Our Angora goats
When we started our farm, Alex wanted some goats to help clear the woods, but we couldn’t put up fencing before all the trees were felled. Without fencing, we really couldn’t let the goats do their work, so it ended up that Sandy and Alex cleared the underbrush themselves. However, on the positive side, the goats have been wonderful producers of mohair, which we blend with our alpaca to give it body. And, they are shorn twice a year. They are also quite friendly (unlike the alpacas), so when visitors come, they love to pat them and feed them apple slices or leftover veggies.
On Jan. 17, 2014, we sold Porter and Parker to a farm in Pottstown. We decided that four goats were more than we needed. We kept Pete for his shimmering white locks and Pippin because of his black color. Now with just Pete and Pippin it is easier to clean up and less hassle feeding them, especially during the winter.
Phil was everyone’s favorite. He was Mr. Personality and definitely the King of the Mountain. He ruled over Pete, his companion. Unfortunately, Phil developed stones in his urinary track, and we had to put him down.
Pete and Phil came to us together from Holly Hill Fiber Farm. Pete was always Mr. Docile and certainly didn’t have the personality of Phil. But with Phil’s passing, he is now Lord of the Manor. Pete has very nice silky locks and because of the white color are very good for dyeing.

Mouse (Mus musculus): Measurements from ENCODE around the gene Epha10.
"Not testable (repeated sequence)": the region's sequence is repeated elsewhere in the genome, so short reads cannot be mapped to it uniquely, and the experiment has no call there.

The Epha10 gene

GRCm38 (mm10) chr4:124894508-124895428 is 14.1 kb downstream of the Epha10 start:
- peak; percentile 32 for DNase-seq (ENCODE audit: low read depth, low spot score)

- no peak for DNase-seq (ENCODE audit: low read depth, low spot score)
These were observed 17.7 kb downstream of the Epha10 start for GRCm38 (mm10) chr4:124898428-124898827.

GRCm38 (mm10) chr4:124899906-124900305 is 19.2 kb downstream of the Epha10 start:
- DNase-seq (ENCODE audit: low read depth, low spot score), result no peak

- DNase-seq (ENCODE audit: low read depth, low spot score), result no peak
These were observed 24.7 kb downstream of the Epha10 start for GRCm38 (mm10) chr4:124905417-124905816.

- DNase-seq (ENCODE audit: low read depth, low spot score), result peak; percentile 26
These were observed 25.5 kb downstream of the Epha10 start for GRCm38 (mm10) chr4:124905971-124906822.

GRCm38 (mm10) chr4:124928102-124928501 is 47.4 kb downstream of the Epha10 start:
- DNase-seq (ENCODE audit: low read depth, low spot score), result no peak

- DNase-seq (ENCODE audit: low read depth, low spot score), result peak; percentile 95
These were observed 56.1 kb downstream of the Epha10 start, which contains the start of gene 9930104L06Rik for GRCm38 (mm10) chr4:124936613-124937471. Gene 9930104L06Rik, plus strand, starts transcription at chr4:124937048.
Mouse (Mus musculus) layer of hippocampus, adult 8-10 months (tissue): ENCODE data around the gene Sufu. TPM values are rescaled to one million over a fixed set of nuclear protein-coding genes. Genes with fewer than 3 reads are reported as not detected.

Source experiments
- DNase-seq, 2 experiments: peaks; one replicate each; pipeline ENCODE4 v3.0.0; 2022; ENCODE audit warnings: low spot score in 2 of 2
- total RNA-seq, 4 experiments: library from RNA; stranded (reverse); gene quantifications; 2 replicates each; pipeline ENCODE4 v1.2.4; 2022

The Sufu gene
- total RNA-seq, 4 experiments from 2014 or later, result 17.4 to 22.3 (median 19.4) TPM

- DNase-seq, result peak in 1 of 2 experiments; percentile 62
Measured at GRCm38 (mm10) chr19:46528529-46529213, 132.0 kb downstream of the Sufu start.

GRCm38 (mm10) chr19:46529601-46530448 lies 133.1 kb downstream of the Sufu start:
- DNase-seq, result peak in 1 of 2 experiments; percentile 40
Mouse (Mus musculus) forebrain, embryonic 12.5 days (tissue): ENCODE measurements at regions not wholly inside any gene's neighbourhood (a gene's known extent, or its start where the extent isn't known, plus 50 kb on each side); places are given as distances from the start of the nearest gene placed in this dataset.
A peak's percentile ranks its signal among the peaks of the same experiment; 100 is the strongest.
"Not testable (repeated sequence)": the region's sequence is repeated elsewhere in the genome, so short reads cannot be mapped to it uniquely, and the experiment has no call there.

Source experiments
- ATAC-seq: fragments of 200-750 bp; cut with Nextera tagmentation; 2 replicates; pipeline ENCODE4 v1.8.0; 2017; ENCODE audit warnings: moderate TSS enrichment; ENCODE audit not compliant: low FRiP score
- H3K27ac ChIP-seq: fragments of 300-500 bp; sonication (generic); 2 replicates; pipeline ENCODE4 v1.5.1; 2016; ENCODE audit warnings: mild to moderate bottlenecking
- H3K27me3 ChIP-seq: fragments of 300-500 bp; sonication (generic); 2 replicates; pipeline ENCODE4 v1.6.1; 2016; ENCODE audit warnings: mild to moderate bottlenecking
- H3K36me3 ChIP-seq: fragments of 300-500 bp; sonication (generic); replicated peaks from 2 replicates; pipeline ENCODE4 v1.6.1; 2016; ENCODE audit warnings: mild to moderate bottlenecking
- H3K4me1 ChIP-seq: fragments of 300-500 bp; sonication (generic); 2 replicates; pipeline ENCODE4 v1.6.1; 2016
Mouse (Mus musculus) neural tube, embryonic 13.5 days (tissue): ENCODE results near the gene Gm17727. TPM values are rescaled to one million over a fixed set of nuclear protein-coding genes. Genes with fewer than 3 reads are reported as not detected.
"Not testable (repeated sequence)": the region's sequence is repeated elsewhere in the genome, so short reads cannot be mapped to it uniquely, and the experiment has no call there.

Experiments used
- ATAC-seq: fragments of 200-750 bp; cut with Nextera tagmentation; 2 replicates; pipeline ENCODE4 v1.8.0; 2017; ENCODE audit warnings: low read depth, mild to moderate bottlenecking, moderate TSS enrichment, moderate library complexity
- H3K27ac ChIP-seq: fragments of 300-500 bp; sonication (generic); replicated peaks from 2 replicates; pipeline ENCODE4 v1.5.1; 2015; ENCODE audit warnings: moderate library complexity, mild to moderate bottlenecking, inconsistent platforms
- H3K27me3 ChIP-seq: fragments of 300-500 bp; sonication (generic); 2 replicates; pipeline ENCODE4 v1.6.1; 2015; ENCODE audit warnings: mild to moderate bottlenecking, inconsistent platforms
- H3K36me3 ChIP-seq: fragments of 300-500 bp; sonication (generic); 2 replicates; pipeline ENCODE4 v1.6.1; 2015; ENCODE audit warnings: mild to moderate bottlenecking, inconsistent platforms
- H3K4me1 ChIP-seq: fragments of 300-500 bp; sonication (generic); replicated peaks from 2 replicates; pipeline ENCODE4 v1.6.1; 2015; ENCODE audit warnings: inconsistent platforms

Pippin is our newest addition, acquired on July 15, 2012. He is about two months old and will now supplant Porter as the low rung on the ladder. We are looking forward to harvesting his beautiful gray-black fiber.
Bye Bye Phil
Sad news to report from Little Lost Creek. On Thursday, Jan. 19, we had to euthanize Phil, our beloved angora goat. Anyone who visited the farm was attracted to Phil. He was our ambassador of good will—friendly, outgoing, a little bossy sometimes, but he always loved visitors.
Wednesday I noticed him standing around a lot just staring off in the distance. This was certainly not him. I called the vet and she came over and examined him. He didn’t have a fever and everything else seemed OK, so she decided it must be a blockage of his urinary track. I took him to the clinic where she could observe him overnight, The next day when he still hadn’t urinated, she performed a few procedures to try to free the blockage but to no avail. Short of major bladder surgery, which was very expensive and not 100 percent guaranteed to solve the problem in the long run, there was nothing else to do, so we decided to alleviate his pain and msiery.
We miss Phil as does his companion Pete. We are in the process of finding another goat, possibly two, so that Pete won’t be lonely, and we’ll continue to have a good source of mohair.